I picked back up into a jog and continued climbing through a now-forested section of trail. Fearful thoughts of being watched by some predator continued to elbow into my consciousness, and I took the next few miles at a slow pace. My paranoia hovered, barely tolerable, until I reached the end of a long, luxurious meadow. My anxiety was not subsiding, and while I could tell that the meadow held nothing but peace in its grassy waves, I couldn’t enjoy it with my brain sizzling like that. I turned around abruptly, picked up my pace and chased an elusive sensation of safety downhill to the trailhead.
Even as I darted through the short brush trees and sky-wide views on the southside of Whiskey Mountain’s back, down to my origin point, my panic didn’t dissipate. Still clipping through the trees and slopping through the small mud spots not yet dry under the forest’s shade, I jumped over a large brown pile in the middle of the trail just as I noticed I had returned to the area where I first felt the lightning-strike of panic.
Wait a minute… I slowed down. I didn’t see that before. I turned around to examine the brown pile more closely. Curiosity outweighed my fear. It was long, cylindrical and mushy. I looked around for a dog or his owner, but shook that idea out of my head knowing that I hadn’t seen another soul in the area since arriving a day ago. Surely I would have passed them. I examined what I knew to be some sort of animal scat more closely, and felt another jolt of fear. Shit shit shit! Literally. It was mountain lion scat.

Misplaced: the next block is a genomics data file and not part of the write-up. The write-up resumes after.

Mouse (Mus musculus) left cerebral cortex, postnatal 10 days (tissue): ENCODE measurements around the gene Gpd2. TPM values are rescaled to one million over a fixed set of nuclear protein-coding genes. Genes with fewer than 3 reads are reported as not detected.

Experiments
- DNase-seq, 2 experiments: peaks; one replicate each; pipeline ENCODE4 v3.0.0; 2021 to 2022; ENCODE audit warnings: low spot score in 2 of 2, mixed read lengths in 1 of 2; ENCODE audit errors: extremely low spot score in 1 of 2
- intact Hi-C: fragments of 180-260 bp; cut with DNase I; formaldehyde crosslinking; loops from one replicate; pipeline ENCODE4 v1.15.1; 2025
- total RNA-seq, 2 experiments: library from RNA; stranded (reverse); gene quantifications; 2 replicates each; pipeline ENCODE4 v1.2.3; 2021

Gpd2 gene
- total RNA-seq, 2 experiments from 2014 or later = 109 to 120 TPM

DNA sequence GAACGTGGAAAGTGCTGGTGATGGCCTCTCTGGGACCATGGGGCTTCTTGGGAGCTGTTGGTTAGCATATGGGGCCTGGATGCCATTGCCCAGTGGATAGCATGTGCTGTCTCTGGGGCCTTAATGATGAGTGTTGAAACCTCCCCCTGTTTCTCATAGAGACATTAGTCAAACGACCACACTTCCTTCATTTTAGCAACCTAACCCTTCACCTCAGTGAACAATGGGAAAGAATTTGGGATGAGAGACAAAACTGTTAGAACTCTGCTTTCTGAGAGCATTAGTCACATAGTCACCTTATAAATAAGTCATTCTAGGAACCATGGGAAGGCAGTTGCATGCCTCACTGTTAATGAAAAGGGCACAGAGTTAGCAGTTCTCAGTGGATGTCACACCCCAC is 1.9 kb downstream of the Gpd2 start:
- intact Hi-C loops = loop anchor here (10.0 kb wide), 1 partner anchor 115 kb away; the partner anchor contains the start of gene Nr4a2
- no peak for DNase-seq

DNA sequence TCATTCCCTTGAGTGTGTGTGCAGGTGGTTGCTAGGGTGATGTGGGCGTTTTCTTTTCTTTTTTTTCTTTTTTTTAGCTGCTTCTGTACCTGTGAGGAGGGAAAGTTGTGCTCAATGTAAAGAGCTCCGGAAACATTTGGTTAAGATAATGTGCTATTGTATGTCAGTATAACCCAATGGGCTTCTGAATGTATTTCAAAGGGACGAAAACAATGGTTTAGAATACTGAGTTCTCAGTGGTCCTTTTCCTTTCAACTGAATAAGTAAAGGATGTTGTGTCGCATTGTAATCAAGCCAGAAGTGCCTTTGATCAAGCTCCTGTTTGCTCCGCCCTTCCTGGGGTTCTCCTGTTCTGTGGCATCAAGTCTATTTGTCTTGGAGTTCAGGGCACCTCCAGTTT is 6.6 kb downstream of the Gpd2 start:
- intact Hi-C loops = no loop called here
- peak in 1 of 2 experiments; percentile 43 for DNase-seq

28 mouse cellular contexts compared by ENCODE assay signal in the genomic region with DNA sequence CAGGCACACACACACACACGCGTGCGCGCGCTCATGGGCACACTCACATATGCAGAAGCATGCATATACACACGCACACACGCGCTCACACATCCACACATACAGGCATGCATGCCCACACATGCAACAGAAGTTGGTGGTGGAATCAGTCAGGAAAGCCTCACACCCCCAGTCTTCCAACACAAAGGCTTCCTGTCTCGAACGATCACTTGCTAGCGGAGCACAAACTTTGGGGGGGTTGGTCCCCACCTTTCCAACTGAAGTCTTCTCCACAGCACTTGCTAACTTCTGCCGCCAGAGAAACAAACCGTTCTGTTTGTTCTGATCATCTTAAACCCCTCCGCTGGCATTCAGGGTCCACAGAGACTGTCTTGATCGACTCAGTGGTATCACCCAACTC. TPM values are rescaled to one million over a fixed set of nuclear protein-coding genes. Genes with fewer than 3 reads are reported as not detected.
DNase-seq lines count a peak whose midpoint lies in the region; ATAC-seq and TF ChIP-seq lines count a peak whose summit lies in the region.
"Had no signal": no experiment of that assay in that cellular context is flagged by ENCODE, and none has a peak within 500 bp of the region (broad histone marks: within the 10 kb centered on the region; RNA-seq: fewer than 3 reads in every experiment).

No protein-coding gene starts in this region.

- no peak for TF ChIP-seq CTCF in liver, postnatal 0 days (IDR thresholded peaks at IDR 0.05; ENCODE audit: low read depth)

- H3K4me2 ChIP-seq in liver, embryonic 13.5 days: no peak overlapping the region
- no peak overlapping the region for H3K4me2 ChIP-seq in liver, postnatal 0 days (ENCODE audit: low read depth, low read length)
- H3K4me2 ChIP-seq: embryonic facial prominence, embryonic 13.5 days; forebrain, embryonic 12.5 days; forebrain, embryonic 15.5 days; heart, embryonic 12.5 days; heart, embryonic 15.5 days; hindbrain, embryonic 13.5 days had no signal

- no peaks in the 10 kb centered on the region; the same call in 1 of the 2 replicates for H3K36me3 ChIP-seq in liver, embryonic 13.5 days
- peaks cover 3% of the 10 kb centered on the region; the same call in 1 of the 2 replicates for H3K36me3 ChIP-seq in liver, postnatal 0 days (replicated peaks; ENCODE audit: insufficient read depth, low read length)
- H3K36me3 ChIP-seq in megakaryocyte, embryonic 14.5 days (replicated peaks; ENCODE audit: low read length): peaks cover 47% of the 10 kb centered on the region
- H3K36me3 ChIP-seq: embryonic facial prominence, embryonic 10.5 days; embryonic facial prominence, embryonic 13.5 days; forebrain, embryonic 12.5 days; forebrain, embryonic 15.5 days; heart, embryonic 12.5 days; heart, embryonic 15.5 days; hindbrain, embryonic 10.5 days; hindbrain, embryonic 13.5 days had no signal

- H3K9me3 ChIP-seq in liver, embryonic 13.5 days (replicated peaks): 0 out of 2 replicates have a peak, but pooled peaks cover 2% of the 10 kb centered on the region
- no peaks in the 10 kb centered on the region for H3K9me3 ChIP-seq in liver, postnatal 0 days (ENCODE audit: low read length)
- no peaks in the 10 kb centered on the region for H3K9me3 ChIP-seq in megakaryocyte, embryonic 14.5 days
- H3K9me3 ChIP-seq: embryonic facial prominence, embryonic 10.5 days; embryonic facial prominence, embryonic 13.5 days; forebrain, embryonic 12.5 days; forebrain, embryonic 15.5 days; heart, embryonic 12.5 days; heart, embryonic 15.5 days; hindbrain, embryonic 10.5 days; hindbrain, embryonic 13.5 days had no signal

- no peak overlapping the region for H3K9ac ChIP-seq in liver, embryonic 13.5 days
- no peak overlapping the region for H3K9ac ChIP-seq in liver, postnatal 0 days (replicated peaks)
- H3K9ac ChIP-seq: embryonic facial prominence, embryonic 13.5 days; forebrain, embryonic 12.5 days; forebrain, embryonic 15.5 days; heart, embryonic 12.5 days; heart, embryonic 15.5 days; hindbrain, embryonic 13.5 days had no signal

I stood bolt upright and scanned through the trees again, this time with even more urgency. So my fear hadn’t been the precursor to a panic attack — it’d been healthy intuition warning me of the very real risk that a mountain lion was shadowing me on the trail.
I stepped back cautiously, carefully putting distance between myself and the scat. I knew whichever big cat had left it likely wasn’t interested in me if I’d been ignored for the past 60 minutes, but the risk of getting pounced on and mauled by such a formidable feline still felt palpable. I broke into a crisp walk, then an all-out run after no signs of yellow eyes or a lithe, 150-pound body threatened to erupt from the trees. I didn’t stop until I reached a trail junction, finally feeling fear release its grip on my thoughts just enough to assess what had transpired.